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Subacromial InSpace Balloon Interposition for Massive Irreparable Rotator Cuff Tears

Written By

Vladimir Senekovic

Submitted: December 13th, 2021 Reviewed: January 10th, 2022 Published: April 27th, 2022

DOI: 10.5772/intechopen.102558

IntechOpen
Shoulder Surgery for RC Pathology, Arthropathy and Tumors Edited by Dimitrios D. Nikolopoulos

From the Edited Volume

Shoulder Surgery for RC Pathology, Arthropathy and Tumors [Working Title]

Dr. Dimitrios D. Nikolopoulos and Dr. George K. Safos

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Abstract

Massive rotator cuff tears are a challenging problem for treatment. The best results we can still achieve with reconstruction. For treatment of massive rotator cuff tears when reconstruction is not possible, a new method has been developed recently: the implantation of the biodegradable balloon spacer/InSpace™ balloon/filled with the saline in the subacromial space. The main characteristic of this method is that to allow gliding of the humeral head against acromion without friction and to depress the humeral head for 2–3 mm. This depression is just enough that the humerus is in a better center of rotation that allows the deltoid muscle more strength—better vector forces for the deltoid muscle. This function of the balloon permits better deltoid activation and compensation through the arc of motion. Results of our first study and results of others show clinical safety and efficacy of the insertion of the InSpace™ balloon in a group of patients with massive irreparable rotator cuff tears. The insertion of this device shows significantly better early improvement, significant improvement in subjective pain scores, and a decrease in reported night pain. The measurement of the Total Constant score showed statistically significant improvement after insertion of the InSpace™ balloon at 5 years of follow-up. Generally, all studies show 75–80% of good results.

Keywords

  • massive rotator cuff tear
  • subacromial balloon spacer

1. Introduction

  • The deployment of an inflatable resorbable balloon into the subacromial space is indicated in patients with massive-irreparable rotator cuff tears [1, 2, 3, 4, 5, 6, 7, 8, 9, 10, 11, 12, 13, 14, 15].

  • Rotator cuff tears (RCTs) are among the commonest tendon injuries seen in orthopedic patients resulting in significant pain and disability [16, 17, 18, 19, 20, 21, 22].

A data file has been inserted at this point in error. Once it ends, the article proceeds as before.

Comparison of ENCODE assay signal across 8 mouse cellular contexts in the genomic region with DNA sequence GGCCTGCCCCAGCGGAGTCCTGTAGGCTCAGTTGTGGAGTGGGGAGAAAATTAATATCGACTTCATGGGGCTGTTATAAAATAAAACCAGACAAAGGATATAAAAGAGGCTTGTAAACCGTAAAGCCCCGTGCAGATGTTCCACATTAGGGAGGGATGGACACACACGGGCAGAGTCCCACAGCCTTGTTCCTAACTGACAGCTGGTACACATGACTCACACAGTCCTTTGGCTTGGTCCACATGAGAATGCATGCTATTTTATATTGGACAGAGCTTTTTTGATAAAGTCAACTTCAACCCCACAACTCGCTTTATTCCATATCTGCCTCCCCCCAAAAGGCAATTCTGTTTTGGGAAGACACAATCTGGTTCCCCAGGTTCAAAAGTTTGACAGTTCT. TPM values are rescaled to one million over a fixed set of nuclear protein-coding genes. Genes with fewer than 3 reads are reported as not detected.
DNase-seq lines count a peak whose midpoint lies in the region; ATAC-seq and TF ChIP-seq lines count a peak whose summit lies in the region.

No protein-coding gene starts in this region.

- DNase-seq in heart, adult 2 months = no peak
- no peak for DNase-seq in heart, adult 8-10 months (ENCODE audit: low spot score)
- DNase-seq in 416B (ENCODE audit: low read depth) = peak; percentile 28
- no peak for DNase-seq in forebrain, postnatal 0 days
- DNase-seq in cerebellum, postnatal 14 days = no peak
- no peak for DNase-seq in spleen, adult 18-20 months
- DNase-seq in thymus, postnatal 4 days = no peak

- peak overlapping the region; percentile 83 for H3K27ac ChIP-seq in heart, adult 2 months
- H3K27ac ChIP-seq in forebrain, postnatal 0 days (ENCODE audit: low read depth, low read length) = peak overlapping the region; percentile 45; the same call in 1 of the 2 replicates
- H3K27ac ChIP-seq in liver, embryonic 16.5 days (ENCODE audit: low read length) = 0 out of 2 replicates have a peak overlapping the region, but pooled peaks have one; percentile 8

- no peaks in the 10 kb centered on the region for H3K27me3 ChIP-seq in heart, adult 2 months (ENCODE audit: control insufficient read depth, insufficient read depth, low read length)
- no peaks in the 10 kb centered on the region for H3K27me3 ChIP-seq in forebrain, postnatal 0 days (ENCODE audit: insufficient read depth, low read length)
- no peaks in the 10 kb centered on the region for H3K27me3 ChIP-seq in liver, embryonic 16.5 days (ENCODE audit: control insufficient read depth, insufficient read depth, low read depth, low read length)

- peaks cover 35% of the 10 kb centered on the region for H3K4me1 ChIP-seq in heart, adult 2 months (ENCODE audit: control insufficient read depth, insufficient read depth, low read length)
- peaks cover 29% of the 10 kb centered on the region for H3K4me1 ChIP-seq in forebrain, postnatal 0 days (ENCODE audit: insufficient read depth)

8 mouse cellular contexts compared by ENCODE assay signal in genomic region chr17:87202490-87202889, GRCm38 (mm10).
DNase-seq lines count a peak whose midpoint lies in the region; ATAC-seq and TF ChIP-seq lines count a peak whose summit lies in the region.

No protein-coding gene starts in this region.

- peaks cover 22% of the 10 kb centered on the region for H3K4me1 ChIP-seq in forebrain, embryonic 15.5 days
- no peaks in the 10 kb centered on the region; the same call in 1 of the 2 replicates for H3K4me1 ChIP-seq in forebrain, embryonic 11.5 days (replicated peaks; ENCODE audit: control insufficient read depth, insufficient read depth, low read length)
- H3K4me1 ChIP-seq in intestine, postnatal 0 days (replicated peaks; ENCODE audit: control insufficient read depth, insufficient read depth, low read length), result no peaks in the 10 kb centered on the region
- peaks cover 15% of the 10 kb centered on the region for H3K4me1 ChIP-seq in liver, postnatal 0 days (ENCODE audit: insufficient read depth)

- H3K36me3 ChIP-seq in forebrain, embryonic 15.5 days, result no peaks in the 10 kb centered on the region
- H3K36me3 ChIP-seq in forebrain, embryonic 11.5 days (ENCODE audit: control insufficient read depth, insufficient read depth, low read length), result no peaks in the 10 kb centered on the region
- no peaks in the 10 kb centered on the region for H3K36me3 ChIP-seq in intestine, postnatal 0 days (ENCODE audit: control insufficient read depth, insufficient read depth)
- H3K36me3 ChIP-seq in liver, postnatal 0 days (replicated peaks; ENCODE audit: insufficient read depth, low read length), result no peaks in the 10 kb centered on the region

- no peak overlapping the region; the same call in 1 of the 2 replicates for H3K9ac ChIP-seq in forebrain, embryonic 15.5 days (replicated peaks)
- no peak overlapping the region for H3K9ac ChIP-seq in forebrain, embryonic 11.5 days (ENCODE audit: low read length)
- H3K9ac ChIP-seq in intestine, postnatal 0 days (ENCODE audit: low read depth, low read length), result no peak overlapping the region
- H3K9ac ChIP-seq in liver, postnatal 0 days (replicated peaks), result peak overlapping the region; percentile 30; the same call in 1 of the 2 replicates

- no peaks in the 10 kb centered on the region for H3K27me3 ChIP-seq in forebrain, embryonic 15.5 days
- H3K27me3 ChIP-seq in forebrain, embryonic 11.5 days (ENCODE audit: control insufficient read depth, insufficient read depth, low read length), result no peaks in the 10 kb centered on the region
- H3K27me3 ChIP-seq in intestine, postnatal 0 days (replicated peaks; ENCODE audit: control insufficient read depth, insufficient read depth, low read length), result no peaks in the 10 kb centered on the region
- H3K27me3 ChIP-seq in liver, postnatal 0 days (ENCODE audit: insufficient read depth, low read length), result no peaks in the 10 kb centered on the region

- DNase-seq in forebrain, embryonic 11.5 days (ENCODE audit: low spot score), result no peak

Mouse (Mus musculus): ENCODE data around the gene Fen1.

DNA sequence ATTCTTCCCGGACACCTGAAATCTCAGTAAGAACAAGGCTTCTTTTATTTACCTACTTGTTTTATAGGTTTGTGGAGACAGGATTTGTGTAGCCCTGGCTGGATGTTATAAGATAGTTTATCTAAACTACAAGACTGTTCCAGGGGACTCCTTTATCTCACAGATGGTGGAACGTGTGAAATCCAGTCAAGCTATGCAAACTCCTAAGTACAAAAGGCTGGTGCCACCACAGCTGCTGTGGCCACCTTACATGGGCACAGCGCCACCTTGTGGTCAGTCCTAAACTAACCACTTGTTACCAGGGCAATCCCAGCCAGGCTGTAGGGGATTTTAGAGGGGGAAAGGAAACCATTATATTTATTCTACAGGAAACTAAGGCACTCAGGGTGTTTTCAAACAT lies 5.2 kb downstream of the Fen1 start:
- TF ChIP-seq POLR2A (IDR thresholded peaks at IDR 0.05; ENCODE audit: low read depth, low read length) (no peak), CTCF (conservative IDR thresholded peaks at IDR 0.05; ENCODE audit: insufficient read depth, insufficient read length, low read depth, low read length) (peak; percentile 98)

• Irreparable RCTs are those where the rupture at least two tendons is present, tendons are retracted, atrophy of muscles and bigger degree of fatty degeneration are present [4, 23].

  • In these situations, direct repair refixation of the tendon at the point of insertion is usually not possible despite extensive soft-tissue mobilization and release [24, 25, 26, 27].

  • The InSpace ™ system is a biodegradable balloon that is made for arthroscopic insertion into the subacromial space following bursa excision. The pre-shaped balloon is produced from a copolymer of poly-L-lactide-co-ε-caprolactone in a 70: 30 ratio, which biodegrades over a period of 12 months. The insertion of this balloon into the subacromial space is a low-risk procedure [6, 7, 8, 9]. The aim of this is mainly to allow gliding of the humeral head against acromion without friction and to depress the humeral head for 2–3 mm. This depression is just enough that the humerus is in a better center of rotation that allows the deltoid muscle more strength—better vector forces for the deltoid muscle. This function of the balloon permits better deltoid activation and compensation through the arc of motion (Figure 1) [10].

  • We have to be aware not to put the balloon into osteoarthritic joint—as such a joint balloon is not really effective [6, 8].

Figure 1.

Schematic representation of the InSpace ™ balloon deployment and inflation in the subacromial space.

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2. Preoperative assessment

2.1 Clinical assessment

  • Patients describe chronicity of the difficulties: chronic night pain, pain at motion, limited range of motion [28, 29].

  • Examination assesses the location of pain [4, 13].

  • Pain can limit the range of motion. The range of motion is usually limited under 90° of anteflexion and abduction [13].

  • Muscle strength is usually diminished [4, 23].

  • Atrophy of the m. supraspinatus and m. infraspinatus is usually visible [23].

2.2 Imaging assessment

2.2.1 Radiographs

  • Anteroposterior and lateral views detect possible superior migration of the humeral head and osteoarthritic joint [23].

2.2.2 Ultra sound (US)

  • US is useful for detecting the tear and size of the tear.

  • We can see calcium depots and muscle atrophy [23].

2.2.3 Multi resonance imaging (MRI) arthrography

  • MRI arthrography is nearly 100° accurate to show RC tear and size of the tear.

  • We can determine tendon retraction.

  • We can determine atrophy of the muscle and degree of fatty degeneration.

  • We can detect osteoarthritic changes in the joint [4, 23].

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3. Timing for surgery

  • The mean duration of symptoms because of the RCT prior to surgery has to be at least 3 months at patients over 60 years of age with documented failure of conservative treatment. All younger, we operate earlier [7, 21, 23].

  • At operation we always try to mobilize the cuff and make reconstruction or partial reconstruction. If this is not possible, then we decide on the implantation of the balloon [5].